Most recent update:3/1/2004; 6:08:42 AM


 Sunday, February 01, 2004

THIS DAY IN ANCIENT HISTORY

kalendae februariae

  • Rites in honour of Juno Sospita: Juno Sospita was originally
    worshipped in Lanuvium, where she seems to have had started out
    as a fertility goddess of some sort and evolved into a warrior
    protectrix of the city. When Lanuvium was granted Roman citizenship
    in 338 B.C., the cult was also given special status and place under
    the control of the pontifices, who would annually perform a sacrifice
    to her. There also seems to have been a ritual whereby blindfolded
    girls would enter her grove to feed barley cakes to the sacred
    snakes therein. If the cakes were accepted, the girls were proven
    to be virgins and the fertility for the upcoming year was guaranteed.
    Which of these rituals -- or perhaps both -- took place on this day
    isn't clear in my sources.
  • Rites in honour of Elernus: Elernus (or Helernus, or may Avernus) is
    another one of those very ancient Roman deities about which we know
    little, as can be seen by the variations in name. He appears to have
    been some type of underworld divinity (perhaps being honoured with
    the sacrifice of a black ox by the pontifices).

11:43:21 AM    Click here to send an email to the editor of this weblog.


REVIEWS: From BMCR

Wolfram Hoepfner, Der Koloss von Rhodos und die Bauten des Helios.

Luisa Moscati Castelnuovo (ed.), Identita e Prassi Storica nel
Mediterraneo Greco
.

Ruden on Clayton on Ruden. Response to BMCR 2003.12.25

Powell on Powell on des Bouvrie. Response to BMCR 2004.01.16


11:32:45 AM    Click here to send an email to the editor of this weblog.


CHATTER: Why Republics Fall

A piece in the San Antonio Express News demonstrates that T.R. Fehrenbach paid attention in his first-year Roman History class:

A constitution is the basic law of any land, and when and if it's breached or treated with contempt, the center cannot hold. The result is turmoil, civil strife and, usually, the institution of one-man or one-party rule.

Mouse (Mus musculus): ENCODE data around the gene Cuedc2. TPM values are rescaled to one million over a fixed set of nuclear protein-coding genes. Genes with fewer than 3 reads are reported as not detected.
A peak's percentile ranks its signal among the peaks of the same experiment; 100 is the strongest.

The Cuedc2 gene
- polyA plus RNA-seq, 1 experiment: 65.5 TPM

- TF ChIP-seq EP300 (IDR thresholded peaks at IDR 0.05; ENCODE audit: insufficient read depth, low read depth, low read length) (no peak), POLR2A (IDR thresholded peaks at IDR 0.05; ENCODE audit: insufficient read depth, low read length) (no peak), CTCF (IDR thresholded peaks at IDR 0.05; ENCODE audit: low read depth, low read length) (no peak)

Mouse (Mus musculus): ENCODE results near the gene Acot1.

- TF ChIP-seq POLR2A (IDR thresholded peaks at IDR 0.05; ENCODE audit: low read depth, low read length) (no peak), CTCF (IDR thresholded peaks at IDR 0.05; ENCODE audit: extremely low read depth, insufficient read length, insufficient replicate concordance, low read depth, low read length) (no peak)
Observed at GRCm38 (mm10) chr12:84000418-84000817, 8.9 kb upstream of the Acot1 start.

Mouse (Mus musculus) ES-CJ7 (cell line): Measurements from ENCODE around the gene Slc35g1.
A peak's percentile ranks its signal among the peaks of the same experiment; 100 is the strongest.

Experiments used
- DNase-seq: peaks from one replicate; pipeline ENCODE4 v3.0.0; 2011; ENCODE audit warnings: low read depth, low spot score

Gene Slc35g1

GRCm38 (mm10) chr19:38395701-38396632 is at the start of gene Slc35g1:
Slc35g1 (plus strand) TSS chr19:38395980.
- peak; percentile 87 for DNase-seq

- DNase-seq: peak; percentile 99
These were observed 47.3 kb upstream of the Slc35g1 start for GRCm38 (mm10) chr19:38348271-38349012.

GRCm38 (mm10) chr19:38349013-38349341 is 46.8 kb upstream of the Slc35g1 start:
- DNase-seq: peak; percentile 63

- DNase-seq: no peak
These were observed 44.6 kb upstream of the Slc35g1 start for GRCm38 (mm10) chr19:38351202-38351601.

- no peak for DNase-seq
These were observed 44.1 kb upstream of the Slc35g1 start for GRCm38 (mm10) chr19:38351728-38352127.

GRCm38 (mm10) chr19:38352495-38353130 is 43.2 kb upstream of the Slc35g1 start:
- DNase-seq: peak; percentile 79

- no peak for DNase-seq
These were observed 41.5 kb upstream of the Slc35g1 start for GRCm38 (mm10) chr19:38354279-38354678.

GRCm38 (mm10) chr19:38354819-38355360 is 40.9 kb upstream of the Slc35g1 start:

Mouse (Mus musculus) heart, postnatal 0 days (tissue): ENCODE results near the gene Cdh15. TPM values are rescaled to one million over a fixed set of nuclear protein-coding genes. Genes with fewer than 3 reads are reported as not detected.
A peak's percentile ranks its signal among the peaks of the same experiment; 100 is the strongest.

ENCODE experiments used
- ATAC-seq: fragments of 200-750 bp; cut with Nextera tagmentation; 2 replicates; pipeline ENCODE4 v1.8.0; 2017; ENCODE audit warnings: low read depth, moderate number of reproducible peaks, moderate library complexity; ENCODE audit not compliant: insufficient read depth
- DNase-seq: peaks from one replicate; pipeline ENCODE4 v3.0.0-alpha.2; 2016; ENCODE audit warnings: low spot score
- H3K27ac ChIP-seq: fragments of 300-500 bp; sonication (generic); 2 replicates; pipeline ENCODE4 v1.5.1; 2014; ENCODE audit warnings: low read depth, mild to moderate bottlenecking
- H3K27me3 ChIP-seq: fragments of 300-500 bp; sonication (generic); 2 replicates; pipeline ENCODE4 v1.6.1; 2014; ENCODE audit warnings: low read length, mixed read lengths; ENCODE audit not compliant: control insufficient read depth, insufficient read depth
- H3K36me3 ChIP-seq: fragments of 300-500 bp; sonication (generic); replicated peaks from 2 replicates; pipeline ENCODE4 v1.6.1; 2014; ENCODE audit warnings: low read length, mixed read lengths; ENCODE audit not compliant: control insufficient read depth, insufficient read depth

Republican Rome is a case in point. The bloody contests for supreme power in the state were never actually between the people and the senate but between two sets of wealthy aristocrats with the common citizens furnishing the spear-fodder for each side. Some grandees assumed the title of populares, champions of the poorer people and disaffected businessmen demanding social change. Others, conservatives, called themselves optimates, or the "best men" who defended the scheme of things against any radical reform.

After a century of relative amity during which Rome conquered its world, the Gracchi, brothers born at the core of Roman nobility, tried to initiate reforms to aid the swelling proletariat by awarding public lands (then leased to rich men) to landless peasants. The rationale was not socialism but to strengthen Rome's military manpower, because only property-owning citizens were constitutionally permitted to bear arms. Reform was certainly needed for both military and social reasons.

However, the Roman constitution stood in the way. Having driven out their kings, Romans established a republic with collegial officers elected for a single year to prevent abuse of power and one-man rule.

When T. Gracchus was elected tribune, the most effective legislative office, the senatorial party was able to elect a conservative colleague. This meant that neither tribune could do anything in opposition to the other; it prevented one-man rule but paralyzed the state. Further, since magistrates held office for only one year, there was little chance of enacting sweeping new legislation.

Historians generally agree that Gracchus, frustrated, seized upon unconstitutional methods. Using emotional, rabble-rousing rhetoric, he led the people to oust M. Octavius, his colleague, and rammed his new laws through over the objections of the senate. Then, against all republican tradition, he stood again for office, to prevent likely repeal.

This infuriated the conservatives, and Tiberius Gracchus, like his brother earlier, was killed in rioting. But the damage was done: The constitution had been breached, an example for ambitious and unscrupulous men.